Sunday, July 21, 2013

Missing Risk Premium: a Synopsis

I recently made a presentation of my book, The Missing Risk Premium, and thought it was concise, so I'm sharing it here.

Historical return data contradicting 'expected return positively linearly related to risk' theory:
  • Within equities:
    • Firm leverage
    • Firm profitability
    • CAPM beta
    • Total Volatility
    • Residual Volatility
    • Financial Distress/Default metrics and equities
    • Penny stocks vs. regular stocks
    • IPOs vs regular stock
    • Country returns in developed countries
    • Country returns in emerging markets
    • Analyst disagreement across stocks
  • High vs. low trading volume
  • R rated movies vs. G rated movies
  • Volatility/future equity Index returns  over time
  • Overnight vs. Intraday stock returns
  • Bond credit: Distress, Junk, and  BBB-A rated Bonds
  • Bond duration: post 2 years
  • Out-of-the-money options vs. at-the-money options
  • S and C corps  vs. equity indexes
  • Senior vs. Subordinated
  • Reinsurance: rebalanced vs. peak peril
  • Converts: low and high moneyness
  • Merger Arbitrage: stock-financed vs. cash-financed
  • Lotto vs. ‘quick pick’ lotteries
  • 50-1 horses vs. 3-1 horses
  • Mutual funds
  • Hedge Funds
  • Commodity Trading Advisors (CTAs)
  • Currencies
  • Futures
  • Real Estate
Data consistent with Risk/Return theory:
  • Short end of yield curve
  • BBB-Treasury credit spread
  • Top-line equity return over libo
How high risk generates low premium:

Winner’s curse: excess demand for volatile stocks generates below average returns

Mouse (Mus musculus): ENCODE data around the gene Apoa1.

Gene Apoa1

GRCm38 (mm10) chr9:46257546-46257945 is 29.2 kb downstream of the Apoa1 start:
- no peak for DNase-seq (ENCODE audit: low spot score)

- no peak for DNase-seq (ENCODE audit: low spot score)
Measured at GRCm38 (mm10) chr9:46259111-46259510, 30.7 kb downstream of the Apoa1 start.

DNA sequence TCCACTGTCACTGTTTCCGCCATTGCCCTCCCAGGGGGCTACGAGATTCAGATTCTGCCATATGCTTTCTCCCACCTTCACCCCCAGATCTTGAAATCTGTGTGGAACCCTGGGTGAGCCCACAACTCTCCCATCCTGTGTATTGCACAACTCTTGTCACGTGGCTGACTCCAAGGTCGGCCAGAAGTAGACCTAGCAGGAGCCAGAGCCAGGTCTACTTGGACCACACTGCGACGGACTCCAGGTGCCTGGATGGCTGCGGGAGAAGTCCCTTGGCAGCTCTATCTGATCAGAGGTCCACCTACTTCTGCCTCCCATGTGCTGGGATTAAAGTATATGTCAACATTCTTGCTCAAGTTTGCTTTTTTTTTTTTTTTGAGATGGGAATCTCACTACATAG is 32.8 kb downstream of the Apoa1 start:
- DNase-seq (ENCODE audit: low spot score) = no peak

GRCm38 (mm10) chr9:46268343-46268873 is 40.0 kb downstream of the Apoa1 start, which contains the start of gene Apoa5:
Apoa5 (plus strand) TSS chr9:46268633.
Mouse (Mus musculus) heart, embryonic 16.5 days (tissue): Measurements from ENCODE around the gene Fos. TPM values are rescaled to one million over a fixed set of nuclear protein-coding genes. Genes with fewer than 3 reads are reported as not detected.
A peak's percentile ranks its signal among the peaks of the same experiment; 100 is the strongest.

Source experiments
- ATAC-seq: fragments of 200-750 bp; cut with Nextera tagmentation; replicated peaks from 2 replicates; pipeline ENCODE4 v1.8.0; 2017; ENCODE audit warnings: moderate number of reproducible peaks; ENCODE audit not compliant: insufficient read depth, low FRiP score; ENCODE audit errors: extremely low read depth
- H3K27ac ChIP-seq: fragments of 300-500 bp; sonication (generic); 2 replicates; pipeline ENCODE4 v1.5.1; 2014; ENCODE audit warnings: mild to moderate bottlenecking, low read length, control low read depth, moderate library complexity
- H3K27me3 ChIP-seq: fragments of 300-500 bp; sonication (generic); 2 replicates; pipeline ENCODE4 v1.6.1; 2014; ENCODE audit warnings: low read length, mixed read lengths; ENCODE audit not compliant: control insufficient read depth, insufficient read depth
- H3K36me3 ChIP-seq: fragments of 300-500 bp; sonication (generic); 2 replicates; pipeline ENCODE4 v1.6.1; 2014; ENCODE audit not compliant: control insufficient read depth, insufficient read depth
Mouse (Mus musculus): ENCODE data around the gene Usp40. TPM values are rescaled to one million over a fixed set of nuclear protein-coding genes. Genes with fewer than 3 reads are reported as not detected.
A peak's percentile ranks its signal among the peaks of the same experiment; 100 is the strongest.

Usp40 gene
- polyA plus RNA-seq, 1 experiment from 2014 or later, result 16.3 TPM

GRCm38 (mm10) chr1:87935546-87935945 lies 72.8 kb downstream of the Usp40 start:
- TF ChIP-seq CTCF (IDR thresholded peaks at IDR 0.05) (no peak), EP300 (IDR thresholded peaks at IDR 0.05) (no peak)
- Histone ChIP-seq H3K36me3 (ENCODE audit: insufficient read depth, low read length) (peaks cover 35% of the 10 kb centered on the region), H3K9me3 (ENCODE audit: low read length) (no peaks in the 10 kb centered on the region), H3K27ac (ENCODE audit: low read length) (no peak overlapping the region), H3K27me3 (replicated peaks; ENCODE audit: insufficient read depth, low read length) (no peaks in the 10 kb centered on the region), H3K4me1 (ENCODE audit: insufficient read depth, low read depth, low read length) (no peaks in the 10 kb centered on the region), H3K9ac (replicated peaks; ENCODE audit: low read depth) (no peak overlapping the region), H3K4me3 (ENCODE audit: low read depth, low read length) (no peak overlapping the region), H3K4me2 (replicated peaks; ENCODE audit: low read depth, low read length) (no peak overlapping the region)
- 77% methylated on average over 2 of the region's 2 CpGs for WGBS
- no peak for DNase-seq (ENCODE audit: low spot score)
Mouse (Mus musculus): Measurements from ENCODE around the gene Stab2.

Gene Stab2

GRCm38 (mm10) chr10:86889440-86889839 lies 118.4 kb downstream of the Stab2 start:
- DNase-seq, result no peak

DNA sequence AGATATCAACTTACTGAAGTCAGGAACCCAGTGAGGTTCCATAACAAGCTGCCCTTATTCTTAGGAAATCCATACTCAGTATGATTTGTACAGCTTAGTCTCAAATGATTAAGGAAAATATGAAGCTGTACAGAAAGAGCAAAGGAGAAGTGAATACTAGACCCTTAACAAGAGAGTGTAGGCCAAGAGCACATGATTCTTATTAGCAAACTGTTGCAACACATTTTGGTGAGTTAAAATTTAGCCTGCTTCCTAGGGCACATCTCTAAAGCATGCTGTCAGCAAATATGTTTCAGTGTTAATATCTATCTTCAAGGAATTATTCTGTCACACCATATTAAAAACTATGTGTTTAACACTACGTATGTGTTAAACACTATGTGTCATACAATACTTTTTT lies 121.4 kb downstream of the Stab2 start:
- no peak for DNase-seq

Why the extra demand?
  • Overconfidence
  • Information costs lower about risky firms
  • High returns have high risk, ergo risk implies higher return fallacy
  • Some are risk loving
  • Some people are positive skew loving
  • Alpha discovery
  • Easier sell to clients (amenable to stories)
  • Payoffs to fund managers
    • Bounded rationality  (think SML is positively sloping)
    • Agency problem (exploit option with fund source)
  • Those buying stocks think stocks will rise, in which case higher beta is better
Why is Flat/downward SML  not arbitraged?
  • Tradition (60-40 stock/equity ratio is a binding constraint)
  • Irrationality (others don’t notice SML flat/negative)
  • Relative risk (my favorite, other consistent data below)
    • Easterlin Paradox suggests happiness is relative
    • No one sells low risk, lower-than-average return stocks, because in a relative risk world, one only takes risk if the return is above average
    • home bias because you want to outcompete your peers, not strangers
    • Relative orientation evolutionarily robust compared to a Constant Relative Risk Aversion utility (which would be a strange coincidence)
    • Glucocorticoid levels such as cortisol related to status, not wealth
    • Imitation generally dominates figuring things out oneself (eg, fire, calculus), leading to an other-person directed brain
    • fMRI identifies neural mechanisms for empathy, social information
    • Status is a human universal, greed is not
    • Reverse dominance hierarchies in humans common (ie, status more important than wealth)